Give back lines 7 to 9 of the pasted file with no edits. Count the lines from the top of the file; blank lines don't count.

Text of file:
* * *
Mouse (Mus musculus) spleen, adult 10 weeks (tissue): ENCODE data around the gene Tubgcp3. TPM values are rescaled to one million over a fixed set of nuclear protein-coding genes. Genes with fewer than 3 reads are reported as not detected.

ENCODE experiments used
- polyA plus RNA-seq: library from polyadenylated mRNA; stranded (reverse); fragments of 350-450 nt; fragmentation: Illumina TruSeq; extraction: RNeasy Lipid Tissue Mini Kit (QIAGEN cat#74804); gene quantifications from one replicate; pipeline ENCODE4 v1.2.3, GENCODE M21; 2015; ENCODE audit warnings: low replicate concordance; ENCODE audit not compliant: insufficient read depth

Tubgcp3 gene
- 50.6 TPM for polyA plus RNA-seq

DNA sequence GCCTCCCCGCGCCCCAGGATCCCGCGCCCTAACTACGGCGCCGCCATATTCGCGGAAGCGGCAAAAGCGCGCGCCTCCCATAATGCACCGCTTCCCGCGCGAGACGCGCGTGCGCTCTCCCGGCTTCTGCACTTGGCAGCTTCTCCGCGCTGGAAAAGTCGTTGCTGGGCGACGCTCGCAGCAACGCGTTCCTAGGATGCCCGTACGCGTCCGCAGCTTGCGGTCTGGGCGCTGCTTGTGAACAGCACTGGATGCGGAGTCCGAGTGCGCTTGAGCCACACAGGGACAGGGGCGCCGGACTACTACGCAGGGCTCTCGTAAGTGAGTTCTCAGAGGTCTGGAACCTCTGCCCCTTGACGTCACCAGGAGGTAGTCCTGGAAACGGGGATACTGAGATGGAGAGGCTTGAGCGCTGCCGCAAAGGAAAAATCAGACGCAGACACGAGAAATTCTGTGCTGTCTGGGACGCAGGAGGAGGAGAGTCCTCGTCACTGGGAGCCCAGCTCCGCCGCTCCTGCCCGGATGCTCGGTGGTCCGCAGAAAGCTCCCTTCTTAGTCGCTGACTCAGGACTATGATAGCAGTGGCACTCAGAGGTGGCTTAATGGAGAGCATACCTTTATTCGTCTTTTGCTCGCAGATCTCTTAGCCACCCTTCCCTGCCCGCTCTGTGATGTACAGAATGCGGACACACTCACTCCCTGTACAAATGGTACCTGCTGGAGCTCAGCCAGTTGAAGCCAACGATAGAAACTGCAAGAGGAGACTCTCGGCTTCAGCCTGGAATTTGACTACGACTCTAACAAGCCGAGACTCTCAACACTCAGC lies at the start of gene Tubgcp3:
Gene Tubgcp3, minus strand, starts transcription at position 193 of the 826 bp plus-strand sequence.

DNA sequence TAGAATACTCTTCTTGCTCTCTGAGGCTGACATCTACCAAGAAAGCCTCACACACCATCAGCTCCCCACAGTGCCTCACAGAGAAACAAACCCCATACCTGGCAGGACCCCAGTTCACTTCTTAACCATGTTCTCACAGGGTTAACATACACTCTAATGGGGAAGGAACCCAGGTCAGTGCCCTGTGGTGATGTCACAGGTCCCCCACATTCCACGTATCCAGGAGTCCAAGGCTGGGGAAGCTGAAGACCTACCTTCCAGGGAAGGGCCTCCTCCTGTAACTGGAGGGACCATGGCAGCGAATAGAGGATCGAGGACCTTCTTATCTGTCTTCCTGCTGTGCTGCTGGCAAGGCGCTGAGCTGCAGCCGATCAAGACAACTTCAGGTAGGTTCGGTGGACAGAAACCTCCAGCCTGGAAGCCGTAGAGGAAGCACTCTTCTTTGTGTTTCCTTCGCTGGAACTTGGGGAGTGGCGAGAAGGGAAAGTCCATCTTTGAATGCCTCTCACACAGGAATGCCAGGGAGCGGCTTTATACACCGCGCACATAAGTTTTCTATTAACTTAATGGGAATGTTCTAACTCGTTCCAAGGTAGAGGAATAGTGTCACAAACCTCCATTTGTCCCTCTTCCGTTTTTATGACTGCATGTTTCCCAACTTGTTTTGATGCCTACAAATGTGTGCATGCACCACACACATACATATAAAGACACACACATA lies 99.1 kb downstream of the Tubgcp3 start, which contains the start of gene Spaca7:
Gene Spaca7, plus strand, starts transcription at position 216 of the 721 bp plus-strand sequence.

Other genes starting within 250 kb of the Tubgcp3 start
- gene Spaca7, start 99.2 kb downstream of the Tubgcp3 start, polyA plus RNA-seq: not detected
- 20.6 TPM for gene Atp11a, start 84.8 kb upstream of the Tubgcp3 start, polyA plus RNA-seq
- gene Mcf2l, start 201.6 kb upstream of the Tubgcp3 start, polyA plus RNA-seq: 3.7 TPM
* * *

Gene Tubgcp3, minus strand, starts transcription at position 193 of the 826 bp plus-strand sequence.

DNA sequence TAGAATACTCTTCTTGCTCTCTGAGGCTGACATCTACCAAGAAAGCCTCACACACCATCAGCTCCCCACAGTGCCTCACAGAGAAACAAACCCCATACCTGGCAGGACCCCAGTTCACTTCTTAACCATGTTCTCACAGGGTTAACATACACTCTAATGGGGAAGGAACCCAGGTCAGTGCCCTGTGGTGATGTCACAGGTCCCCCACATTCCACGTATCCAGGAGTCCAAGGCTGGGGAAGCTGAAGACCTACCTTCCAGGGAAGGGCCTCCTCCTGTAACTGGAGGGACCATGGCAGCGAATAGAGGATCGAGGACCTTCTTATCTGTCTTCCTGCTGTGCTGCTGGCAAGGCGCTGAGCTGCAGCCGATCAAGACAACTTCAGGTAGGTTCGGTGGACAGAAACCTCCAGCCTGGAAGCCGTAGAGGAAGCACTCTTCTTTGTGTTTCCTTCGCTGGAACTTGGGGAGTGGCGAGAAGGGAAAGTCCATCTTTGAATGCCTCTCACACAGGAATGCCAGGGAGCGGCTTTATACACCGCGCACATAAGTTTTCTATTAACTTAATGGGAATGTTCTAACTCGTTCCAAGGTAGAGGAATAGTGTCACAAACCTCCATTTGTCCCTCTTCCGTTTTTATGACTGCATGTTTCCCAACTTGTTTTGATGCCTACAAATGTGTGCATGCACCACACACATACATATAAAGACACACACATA lies 99.1 kb downstream of the Tubgcp3 start, which contains the start of gene Spaca7:
Gene Spaca7, plus strand, starts transcription at position 216 of the 721 bp plus-strand sequence.